Friday, April 27, 2012

Michael Fremer Album Review

Cult item resurrected for good reason?

Homemade Ice Cream (reissue)

Tony Joe White

  • Warner Brothers/Analogue Productions APP-2708 200g LP
  • Produced by: Tom Dowd and Tony Joe White
  • Engineered by: Stan Hutto
  • Mixed by: Stan Hutto
  • Mastered by: Kevin Gray and Zan Zanev at Cohearent Mastering





White's Sixth Chosen For AAA Reissue 

by Michael Fremer
March 01, 2012

I’ve heard and read complaints about the unadventurous reissues coming from Analogue Productions, especially now that the parent company Acoustic Sounds owns its own pressing plant, Quality Record Pressing.

Yes, they are doing many titles previously issued by Classic Records, along with the titles from the Blue Note, Verve and Impulse jazz catalogs among others, so here’s one that doesn’t fit into that ungrateful narrative.

Oak Grove, Louisiana native Tony Joe White is best known for his oddly titled hit “Polk Salad Annie” as well as “Rainy Night in Georgia.” Both have been well-covered and no doubt White lives comfortably off of his songwriting royalties.

But White’s mainly a performer who’s also recorded numerous albums, first for Monument and then three for Warner Brothers, with this highly underappreciated one coming last.

Perhaps it was bound for commercial failure because record store owners couldn’t figure out what bin to put it in. It’s country, but it’s also kind of hippie-folk too. Then again, it’s got country soul all over it too!

While the opener “Saturday Nite in Oak Grove, Louisiana” gives you as fine a sense of what it must have been like coming of age there in the early ‘60s, and so would appeal to the Southern pick-up truck country crowd, White’s ecological plea “Ol Mother Earth” that makes Joni Mitchell’s “Big Yellow Taxi” line “paved paradise and put up a parking lot” sound shallow and uncommitted in comparison, probably wasn’t what the country boys wanted to hear.

“For Ol Times Sake” moves the usual country break-up “poor me” complaint to a higher, more sensitive and introspective level of personal pain that would have made the country audience even more uncomfortable, but would have been fine for the sensitive singer-songwriter crowd that bought Warner Brothers product, were they able to get past the opener!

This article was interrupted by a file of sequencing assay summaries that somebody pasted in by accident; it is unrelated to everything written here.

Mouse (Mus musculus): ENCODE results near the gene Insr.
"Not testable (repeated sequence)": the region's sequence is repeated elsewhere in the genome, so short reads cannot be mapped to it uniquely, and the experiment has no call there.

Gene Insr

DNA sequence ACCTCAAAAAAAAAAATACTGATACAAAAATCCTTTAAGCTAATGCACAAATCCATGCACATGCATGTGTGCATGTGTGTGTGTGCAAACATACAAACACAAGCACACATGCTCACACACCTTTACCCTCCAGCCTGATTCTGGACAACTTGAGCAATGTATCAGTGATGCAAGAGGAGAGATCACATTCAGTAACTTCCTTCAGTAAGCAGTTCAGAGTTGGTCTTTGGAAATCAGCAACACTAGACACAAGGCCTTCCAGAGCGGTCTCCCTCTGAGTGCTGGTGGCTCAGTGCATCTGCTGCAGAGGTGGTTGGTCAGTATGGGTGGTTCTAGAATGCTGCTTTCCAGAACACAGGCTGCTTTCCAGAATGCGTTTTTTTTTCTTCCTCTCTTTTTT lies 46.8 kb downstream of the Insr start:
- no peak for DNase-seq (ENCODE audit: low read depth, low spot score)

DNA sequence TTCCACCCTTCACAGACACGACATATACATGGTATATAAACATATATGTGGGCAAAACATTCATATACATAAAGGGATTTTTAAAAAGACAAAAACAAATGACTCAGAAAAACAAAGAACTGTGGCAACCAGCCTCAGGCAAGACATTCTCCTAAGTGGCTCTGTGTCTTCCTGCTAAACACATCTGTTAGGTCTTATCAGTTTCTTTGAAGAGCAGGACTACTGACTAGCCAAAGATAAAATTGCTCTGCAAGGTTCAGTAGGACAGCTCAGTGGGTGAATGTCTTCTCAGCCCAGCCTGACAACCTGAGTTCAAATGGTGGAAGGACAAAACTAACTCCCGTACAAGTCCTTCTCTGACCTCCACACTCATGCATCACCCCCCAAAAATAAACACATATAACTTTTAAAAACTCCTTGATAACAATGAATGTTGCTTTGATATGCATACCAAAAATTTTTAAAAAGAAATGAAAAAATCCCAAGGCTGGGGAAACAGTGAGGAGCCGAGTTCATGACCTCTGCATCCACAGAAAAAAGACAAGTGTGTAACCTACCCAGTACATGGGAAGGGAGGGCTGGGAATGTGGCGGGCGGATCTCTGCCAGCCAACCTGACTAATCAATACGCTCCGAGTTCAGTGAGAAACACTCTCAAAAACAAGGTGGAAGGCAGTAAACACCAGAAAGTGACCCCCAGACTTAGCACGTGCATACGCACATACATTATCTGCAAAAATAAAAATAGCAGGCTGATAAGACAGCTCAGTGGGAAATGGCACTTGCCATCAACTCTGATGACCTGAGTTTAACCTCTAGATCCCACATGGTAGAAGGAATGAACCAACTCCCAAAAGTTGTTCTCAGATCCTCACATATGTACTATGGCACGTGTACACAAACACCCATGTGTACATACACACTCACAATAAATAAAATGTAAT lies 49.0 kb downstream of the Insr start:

“For Ol Times Sake” like “Takin’ The Midnight Train” are two of the most sensitive, heartfelt songs about personal pain you’re likely to ever hear in any musical genre.

White looked back then something like Elvis and he kind of sang like him too, minus the bravado and over the top drama and tendency towards the operatic. In fact White often sounds here as if he’s ready to break down and cry, which makes it that much more compelling.

He plays guitar and harmonica, backed on this exceptionally intimate sounding recording by a dream team of Southern musicians: Reggie Young on guitar, Crazy Horse producer David Briggs on keyboards, Norbert Putman on bass and Kenny Malone on drums.

Not a song on this album is less than compelling and some are downright searing. White’s vulnerability and ability to convey heartbreak and hurt put him in Roy Orbison’s class, though he expresses these feeling less bombastically.

The production is intimate and direct, the sonics warm and "you are there" “analog-y” so it’s no wonder Louisiana born Chad Kassem would want to reissue this little known gem. The sound starts out really good but just gets better as it goes, with side two's final four tracks being astonishingly transparent and intimate-sounding—as if you're sitting on the other side of the microphones.

So to those who accuse the label of only reissuing the tried and true, here’s one that’s anything but yet very easy to recommend. Put this on late at night and you’re sure get way involved in the music and the sound. This is an easy one to recommend as is packing some Kleenex in your pocket when you first listen!

The Quality Record Pressings pressing quality is state of the art.

Thanks to Michael over at  for the exclusive rights to reprint this material.  Stop by for more reviews and features.

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Reprinted by Permission